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US Airways clips wings of frequent critic

 
Published Nov. 17, 2003|Updated Sept. 2, 2005

You'd think a struggling airline would do everything possible to hold onto one of its most frequent fliers.

But US Airways drew the line this month at Jeffrey Gitomer of Charlotte, N.C., an author and consultant to companies on selling and customer service. The airline banned him _ the first time it ever "fired" a customer _ and took away his frequent flier miles.

Exactly why US Airways took such drastic action is a hot topic of debate on bulletin boards of air travel Web sites such as FlyerTalk (www.flyertalk.com).

US Airways informed Gitomer of its decision the week after he raked the airline in his column published by American City Business Journals. Gitomer said the airline has lousy food, unfriendly employees and poor service.

US Airways shot back in a letter to the newspaper, calling Gitomer a chronic complainer whose outbursts have brought employees to tears. He recently threatened to criticize US Airways in public forums until a senior executive returned his calls and took action on his complaints, wrote Chris Chiames, senior vice president of corporate affairs.

In an interview, Gitomer described himself as a demanding, but not abusive, customer. He remembered only one time that he made an employee cry, several years ago.

Because US Airways flies 86 percent of departures from Charlotte, Gitomer said, the travel ban is complicating his business trips and making him miss family events. "From my perspective," he said, "it was a very disappointing reaction and one not deserved."

As much as Gitomer complained about US Airways, Chiames said, he kept flying the airline. "At the end of the day, we're not going to let someone be abusive to our employees," the airline executive said.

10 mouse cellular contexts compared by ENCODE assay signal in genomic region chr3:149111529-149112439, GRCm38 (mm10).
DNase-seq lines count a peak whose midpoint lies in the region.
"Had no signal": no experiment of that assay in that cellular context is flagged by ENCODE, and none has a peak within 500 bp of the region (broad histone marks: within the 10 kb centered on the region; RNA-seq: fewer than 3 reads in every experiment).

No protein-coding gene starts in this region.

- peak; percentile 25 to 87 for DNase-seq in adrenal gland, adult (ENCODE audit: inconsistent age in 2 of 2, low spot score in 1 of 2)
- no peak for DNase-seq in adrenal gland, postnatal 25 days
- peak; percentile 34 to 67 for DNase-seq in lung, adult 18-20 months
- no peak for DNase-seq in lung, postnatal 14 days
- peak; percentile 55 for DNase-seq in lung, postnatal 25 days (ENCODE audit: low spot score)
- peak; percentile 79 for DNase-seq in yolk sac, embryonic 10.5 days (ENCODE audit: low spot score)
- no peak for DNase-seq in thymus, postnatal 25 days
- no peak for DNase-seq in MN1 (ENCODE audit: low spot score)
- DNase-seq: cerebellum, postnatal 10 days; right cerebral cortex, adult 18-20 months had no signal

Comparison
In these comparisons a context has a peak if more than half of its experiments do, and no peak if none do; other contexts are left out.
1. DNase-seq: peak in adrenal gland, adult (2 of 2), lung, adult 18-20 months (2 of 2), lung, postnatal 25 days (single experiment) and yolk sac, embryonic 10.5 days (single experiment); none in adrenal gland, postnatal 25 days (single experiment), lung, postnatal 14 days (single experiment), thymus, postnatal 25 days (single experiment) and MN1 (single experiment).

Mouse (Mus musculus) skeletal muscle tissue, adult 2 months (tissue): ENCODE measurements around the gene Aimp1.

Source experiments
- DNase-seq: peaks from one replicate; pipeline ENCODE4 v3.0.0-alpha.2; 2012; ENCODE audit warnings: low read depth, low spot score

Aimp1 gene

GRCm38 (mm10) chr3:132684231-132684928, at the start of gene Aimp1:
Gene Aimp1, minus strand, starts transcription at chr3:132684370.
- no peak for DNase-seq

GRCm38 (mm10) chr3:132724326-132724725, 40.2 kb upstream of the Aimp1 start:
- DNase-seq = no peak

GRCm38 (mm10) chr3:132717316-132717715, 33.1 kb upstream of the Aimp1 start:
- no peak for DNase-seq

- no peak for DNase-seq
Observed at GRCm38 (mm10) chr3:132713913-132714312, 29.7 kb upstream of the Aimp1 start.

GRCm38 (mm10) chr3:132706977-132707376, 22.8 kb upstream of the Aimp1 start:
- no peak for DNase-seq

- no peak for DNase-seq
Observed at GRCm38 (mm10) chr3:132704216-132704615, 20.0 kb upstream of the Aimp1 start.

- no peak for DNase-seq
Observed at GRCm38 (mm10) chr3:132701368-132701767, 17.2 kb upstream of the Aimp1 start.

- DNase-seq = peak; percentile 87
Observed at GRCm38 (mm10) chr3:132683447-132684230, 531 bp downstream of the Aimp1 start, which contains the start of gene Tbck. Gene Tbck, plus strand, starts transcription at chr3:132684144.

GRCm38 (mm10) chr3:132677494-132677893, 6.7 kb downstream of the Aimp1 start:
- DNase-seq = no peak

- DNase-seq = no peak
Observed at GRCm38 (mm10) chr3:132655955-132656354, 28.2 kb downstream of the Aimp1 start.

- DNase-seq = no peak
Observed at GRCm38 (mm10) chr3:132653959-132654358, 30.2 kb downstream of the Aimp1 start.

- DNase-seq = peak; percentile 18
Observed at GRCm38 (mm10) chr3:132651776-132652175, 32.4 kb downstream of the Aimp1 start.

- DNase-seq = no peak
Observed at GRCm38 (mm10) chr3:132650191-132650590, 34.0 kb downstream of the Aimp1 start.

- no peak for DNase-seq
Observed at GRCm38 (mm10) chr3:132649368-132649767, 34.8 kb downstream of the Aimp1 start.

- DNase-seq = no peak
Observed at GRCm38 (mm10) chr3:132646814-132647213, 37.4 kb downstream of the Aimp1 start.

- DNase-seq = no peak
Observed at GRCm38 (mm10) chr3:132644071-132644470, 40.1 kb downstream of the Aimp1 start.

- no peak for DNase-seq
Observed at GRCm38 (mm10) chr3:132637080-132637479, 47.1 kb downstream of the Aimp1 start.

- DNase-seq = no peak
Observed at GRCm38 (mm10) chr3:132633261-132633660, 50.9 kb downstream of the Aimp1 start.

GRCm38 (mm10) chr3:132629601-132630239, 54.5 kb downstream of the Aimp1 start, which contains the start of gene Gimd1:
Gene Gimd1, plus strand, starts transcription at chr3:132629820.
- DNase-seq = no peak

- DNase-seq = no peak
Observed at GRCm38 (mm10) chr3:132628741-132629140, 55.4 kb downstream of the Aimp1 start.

_ STEVE HUETTEL

A bottle of that old college spirit

How about a nice USF chardonnay? University of South Florida alumni now can toast each other with their own private-label wines.

The USF Alumni Association cut a deal with Signature Wines of Hayward, Calif., which custom-labels wines from West Coast wineries for hotels, retailers and several dozen alumni groups, including the University of Central Florida and the University of Florida College of Medicine. The groups get a royalty on sales.

Prices for a case of 12 bottles range from $132 for chardonnay to $276 for merlot. Mixed sets of four, six and 12 bottles also are available, starting at $46. To comply with Florida law, the Signature wines take a roundabout journey, going through a Florida wholesaler and retailer before they reach the customer. The shipping charge, normally $25 a case, is $5 for the holidays.

Not a USF grad? You can have your own labels made up for a wedding, birthday or other special occasion.

_ HELEN HUNTLEY

Quote-unquote

"We and our industry are fairly desperate characters these days. Even a welfare rate of return is better than no rate of return."

_ Richard Lehfeldt, senior vice president at TECO Energy of Tampa, quoted in the Wall Street Journal on the struggle by his company and others to find buyers for the glut of energy produced at wholesale power plants.

Dismissing rumors of a sale

The rumors keep swirling about the Royal Bank of Canada going after Republic Bank of St. Petersburg.